A global community of nature enthusiasts
photographing and learning about wildlife
Delias eucharis Drury, 1773
Scientific classification Kingdom : Animalia Phylum : Arthropoda Class : Insecta Order : Lepidoptera Family : Pieridae Genus : Delias Species : D. eucharis
It is the most common butterfly in the country and may be seen up to 4000 feet in elevation widely distributed from sea level to the highest elevations. It is found everywhere - in cities, villages, cultivated areas, home gardens, forests, just about anywhere which has trees to support the semi-parasitic mistletoe.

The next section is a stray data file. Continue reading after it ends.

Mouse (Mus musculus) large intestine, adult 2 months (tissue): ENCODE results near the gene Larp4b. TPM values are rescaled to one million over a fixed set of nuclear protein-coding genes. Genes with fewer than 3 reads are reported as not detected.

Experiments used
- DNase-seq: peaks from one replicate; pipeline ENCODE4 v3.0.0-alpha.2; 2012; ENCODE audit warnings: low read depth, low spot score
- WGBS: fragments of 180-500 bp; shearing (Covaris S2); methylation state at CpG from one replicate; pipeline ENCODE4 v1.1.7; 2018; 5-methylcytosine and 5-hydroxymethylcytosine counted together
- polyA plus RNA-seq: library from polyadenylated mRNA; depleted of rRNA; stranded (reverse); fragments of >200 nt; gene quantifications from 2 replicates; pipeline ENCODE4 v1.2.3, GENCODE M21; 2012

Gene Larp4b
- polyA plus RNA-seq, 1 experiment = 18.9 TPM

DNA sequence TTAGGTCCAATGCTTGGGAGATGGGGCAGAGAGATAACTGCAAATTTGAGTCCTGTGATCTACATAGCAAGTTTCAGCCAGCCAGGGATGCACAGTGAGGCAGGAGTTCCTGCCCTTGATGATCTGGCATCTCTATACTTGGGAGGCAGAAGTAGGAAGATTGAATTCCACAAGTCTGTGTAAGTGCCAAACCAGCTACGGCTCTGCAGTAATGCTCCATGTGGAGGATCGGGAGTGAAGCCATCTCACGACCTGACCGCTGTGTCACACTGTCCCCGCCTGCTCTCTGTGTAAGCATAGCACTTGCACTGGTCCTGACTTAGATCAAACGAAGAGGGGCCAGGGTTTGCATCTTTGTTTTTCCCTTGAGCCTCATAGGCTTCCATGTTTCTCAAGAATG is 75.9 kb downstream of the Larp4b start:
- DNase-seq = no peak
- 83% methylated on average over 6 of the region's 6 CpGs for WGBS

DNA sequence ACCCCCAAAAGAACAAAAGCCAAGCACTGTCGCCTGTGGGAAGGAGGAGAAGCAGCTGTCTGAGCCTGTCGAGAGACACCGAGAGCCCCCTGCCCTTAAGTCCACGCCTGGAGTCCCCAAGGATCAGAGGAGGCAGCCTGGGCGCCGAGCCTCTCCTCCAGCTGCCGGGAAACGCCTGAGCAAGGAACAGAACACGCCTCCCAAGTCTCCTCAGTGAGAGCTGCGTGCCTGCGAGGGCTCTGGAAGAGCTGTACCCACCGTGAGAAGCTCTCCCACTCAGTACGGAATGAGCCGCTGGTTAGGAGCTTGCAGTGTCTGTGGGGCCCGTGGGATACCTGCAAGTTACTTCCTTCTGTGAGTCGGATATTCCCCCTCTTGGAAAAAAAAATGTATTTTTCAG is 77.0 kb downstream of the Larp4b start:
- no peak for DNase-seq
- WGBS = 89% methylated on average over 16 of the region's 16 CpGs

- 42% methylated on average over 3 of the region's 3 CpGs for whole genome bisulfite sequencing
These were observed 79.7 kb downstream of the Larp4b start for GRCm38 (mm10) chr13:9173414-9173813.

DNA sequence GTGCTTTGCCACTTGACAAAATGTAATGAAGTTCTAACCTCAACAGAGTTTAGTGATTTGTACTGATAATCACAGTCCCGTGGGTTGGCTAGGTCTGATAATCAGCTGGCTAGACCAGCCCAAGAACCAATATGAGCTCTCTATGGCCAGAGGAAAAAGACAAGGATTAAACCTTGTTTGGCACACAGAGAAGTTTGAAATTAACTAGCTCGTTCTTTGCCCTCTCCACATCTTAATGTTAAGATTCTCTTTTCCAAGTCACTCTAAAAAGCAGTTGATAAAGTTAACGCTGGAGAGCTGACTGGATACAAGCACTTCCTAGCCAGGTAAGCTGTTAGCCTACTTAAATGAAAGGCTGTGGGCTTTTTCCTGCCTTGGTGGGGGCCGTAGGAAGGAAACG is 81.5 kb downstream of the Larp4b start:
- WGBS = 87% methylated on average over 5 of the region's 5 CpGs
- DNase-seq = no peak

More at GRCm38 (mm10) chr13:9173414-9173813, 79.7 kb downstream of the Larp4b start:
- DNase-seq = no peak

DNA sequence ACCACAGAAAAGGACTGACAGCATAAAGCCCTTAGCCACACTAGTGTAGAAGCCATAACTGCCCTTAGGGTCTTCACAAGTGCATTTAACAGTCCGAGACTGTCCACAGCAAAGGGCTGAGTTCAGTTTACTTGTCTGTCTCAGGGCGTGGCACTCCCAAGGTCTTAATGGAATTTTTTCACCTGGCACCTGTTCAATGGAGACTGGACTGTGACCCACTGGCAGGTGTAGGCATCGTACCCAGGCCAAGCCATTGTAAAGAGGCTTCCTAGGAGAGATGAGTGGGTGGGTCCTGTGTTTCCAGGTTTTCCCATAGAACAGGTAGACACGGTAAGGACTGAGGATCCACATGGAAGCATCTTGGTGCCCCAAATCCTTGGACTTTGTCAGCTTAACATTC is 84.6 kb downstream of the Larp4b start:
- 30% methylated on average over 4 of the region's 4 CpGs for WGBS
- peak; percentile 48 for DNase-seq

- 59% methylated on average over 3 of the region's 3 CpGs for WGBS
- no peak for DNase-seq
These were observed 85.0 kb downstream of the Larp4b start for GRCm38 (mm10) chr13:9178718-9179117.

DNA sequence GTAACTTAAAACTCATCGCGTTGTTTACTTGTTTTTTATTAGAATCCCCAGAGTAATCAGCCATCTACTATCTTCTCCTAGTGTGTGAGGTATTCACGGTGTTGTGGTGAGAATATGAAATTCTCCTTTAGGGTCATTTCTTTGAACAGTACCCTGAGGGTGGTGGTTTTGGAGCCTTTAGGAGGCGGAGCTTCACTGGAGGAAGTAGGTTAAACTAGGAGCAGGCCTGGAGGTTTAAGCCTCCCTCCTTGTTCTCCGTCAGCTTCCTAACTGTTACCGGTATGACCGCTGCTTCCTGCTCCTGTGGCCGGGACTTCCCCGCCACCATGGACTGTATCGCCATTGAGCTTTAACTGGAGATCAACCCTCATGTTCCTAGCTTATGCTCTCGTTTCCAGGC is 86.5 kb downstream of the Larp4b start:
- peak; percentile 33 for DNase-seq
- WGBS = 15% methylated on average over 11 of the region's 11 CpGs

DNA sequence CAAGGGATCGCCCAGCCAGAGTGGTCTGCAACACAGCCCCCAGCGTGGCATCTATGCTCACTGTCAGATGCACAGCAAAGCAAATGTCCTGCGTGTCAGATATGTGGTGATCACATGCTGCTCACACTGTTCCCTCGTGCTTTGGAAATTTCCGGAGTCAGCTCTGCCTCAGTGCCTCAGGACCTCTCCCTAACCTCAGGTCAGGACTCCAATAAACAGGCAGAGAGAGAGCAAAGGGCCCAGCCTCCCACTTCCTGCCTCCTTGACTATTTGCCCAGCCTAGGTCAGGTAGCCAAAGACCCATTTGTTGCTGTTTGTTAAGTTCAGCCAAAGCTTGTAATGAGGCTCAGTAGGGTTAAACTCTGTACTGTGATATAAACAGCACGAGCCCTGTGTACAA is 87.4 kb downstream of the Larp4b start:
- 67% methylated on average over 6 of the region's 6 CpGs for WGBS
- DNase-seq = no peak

It flies slowly and leisurely, well aware that its unpalatable qualities do not warrant speed or agility. Its flight is slow, but quite powerful. The wings tumble rather than ‘beat’ and the butterfly looks as if it is being powered by rubber bands. It moves very deliberately from flower to flower and slowly enough for the wonderful red, yellow, white and black colors to appear, as though it was using little colored flags in a kind of curious insect semaphore. It flies high up in the canopy in search of suitable mates or plants for egg laying. It flies wherever its larval food plant flourishes, but rarely above 4,000 feet and in the early morning hours, it descends to nectar on flowers of small shrubs and herbs. It is a butterfly of early morning and late afternoon; although on very hot days it will fly all day in search of moisture, especially from road side puddles or riverside pools. They are most noticeably active in the hill country, when the morning mists are just beginning to lift, and the flowers are still spotted with dew.